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I have a PDF file which was saved from Photoshop, that I need to edit. File size is 30 MB.

It opens in Photoshop directly, without an Import prompt window, so it was probably saved from Photoshop originally.

Then, after all the edits, I merge visible layers, so that the file would have roughly the same amount of information as before.

After it was saved, file size increased to 150MB, 5 times the original size. Why? I haven't used "Save As" command so shouldn't it be saved with original settings and have roughly same size?

To add:
I compared the initial file and the edited file dimensions in mm, DPI and pixel dimensions, with Pitstop Inspect tool - they are the EXACT same! The only thing which was changed is "Compressed file size" went from 19% to 37% of original size - what's up with that? What compression level does Photoshop use on regular "Save" command, how do I see/change it?

  • You are asking to compare 2 things without telling us any details about them. What modifications did you do? What is the resolution before and after? Color Mode? Size? You say it was saved from Photoshop, then that you assume it was saved from Photoshop because it opened with it; this is your OS' preferences, not Photoshop's. What are the non-visible layers? They are still part of the file even if you don't make them visible. Was there layers before? Did you keep it editable in Photoshop? Did you check if it's not a vector file to begin with? Help us help you... – BenoitLussier May 2 '18 at 13:20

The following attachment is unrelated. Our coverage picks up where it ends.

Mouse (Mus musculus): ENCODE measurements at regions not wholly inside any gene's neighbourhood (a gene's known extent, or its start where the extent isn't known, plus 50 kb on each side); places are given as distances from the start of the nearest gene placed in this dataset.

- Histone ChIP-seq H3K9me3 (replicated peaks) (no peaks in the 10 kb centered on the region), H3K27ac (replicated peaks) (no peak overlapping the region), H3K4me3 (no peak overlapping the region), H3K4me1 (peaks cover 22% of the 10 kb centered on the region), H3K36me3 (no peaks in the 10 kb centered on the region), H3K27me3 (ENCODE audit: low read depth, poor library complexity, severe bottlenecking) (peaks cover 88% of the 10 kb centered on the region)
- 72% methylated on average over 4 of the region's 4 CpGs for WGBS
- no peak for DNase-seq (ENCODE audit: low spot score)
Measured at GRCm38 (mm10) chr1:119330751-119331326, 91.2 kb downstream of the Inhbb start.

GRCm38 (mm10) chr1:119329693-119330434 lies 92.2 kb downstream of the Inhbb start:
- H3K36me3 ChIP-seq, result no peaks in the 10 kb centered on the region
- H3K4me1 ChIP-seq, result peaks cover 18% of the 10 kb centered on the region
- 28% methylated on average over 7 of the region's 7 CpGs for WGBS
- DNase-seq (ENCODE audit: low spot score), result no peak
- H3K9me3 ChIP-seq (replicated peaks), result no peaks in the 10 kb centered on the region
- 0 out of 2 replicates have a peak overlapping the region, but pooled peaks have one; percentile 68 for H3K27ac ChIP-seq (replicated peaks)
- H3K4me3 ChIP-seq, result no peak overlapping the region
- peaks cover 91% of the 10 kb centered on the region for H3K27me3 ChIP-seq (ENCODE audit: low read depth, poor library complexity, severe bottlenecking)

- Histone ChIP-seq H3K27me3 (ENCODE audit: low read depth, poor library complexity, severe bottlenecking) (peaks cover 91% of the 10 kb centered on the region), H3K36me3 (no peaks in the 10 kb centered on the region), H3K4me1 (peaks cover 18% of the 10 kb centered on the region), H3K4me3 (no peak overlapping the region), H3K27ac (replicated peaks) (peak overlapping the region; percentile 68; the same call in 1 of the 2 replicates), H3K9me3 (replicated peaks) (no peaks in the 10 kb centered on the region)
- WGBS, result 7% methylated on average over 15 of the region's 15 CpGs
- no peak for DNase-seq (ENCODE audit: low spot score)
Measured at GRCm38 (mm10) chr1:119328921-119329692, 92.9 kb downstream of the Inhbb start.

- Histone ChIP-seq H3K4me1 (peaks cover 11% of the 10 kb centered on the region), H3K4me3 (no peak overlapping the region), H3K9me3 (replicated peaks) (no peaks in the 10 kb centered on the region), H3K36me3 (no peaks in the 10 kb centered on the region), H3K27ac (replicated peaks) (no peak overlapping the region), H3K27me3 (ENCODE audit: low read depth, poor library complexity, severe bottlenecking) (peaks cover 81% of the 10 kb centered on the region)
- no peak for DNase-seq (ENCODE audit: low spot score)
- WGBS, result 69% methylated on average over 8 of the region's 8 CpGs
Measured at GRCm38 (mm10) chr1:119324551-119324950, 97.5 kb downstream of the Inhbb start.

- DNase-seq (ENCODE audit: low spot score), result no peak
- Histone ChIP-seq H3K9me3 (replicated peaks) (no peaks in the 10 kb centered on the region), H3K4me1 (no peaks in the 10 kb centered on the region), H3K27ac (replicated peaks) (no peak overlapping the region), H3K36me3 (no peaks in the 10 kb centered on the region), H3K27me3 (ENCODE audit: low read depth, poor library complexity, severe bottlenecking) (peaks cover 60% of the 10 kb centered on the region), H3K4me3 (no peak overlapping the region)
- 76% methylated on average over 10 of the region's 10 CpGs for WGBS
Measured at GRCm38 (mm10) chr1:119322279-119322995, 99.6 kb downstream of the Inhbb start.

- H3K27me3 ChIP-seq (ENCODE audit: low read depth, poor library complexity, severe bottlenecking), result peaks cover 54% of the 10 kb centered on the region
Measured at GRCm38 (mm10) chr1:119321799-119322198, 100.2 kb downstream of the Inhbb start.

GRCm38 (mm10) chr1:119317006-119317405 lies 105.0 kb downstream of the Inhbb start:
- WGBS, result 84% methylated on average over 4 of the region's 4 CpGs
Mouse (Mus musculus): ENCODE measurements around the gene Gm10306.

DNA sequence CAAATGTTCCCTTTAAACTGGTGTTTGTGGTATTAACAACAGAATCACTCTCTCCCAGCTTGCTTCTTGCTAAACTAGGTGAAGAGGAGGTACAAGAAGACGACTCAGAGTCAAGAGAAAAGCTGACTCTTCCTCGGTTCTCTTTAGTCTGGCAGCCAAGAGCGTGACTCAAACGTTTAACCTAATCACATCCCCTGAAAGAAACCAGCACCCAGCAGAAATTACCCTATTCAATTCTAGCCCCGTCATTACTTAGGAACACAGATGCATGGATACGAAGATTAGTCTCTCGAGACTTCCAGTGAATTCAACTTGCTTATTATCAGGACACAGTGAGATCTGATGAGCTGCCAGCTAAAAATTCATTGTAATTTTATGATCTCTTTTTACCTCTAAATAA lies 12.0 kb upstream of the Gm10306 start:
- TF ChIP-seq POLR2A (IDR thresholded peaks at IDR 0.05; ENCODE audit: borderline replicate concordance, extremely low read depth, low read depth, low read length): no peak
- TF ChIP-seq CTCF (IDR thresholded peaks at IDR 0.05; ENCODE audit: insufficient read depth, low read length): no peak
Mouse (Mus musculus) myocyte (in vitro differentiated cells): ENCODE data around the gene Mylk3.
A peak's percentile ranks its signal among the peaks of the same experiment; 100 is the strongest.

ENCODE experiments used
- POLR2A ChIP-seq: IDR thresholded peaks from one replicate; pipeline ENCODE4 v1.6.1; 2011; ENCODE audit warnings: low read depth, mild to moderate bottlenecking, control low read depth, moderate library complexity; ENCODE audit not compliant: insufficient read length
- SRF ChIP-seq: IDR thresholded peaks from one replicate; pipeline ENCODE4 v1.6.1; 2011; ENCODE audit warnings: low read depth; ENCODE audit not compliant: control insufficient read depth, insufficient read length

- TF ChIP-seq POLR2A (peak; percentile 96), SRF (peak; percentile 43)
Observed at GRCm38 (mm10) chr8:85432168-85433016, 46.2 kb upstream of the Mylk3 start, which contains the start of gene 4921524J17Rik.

• No its not a potential duplicate. I didn't change any settings. I merged down the layers so the document has exactly one layer, same as it did when I opened it. No invisible layers. Fully raster, no vectors. Size 430x600mm, 300 DPI. "this is your OS' preferences" - this doesn't make any sense, what kind of OS preferences are you talking about? "Did you keep it editable in Photoshop?" - this option is only available if you use "Save As", which I did not use, I used "Save" – Shajirr May 3 '18 at 6:16
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This is a random stab in the dark....

If the original PDF contained data such as vector paths, live type, etc. Then that was all retained in the original PDF.

If that original was generated via Photoshop, you're correct, you may not see the "rasterization" prompt upon opening the file. Photoshop automatically rasterizes everything. You only see the prompt when the data is not Photoshop-native. The prompt is really more of a warning when opening a PDF which will result in rasterization and the original application is not Photoshop or if the PDF contains a majority of vector/live type data.

So... it's possible your original PDF contained vector data or live type data which is typically smaller than pixel data. By rasterizing everything, you've reduced it all down to pixels which traditionally take up more space (bytes) than other forms of data.

The only way to know for certain would be to examine the original PDF to see exactly what type of data existed. You can often get a better idea by opening the PDF with Illustrator since Illustrator will retain any vector or live type data when possible.

  • "If the original PDF contained data such as vector paths, live type, etc. Then that was all retained in the original PDF. " - it doesn't, I checked in Acorbat Pro beforehand. "So... it's possible your original PDF contained vector data or live type data which is typically smaller than pixel data." - again, it does not. I just opened it in Illustrator as you suggested - it contains one raster image, nothing else. No vectors. – Shajirr May 3 '18 at 6:17
  • I found out the difference between the files - Pitstop inspect shows that compressed file size went from 19% of original to 37% - how do I change what compression level is used on "Save" command? – Shajirr May 3 '18 at 6:46

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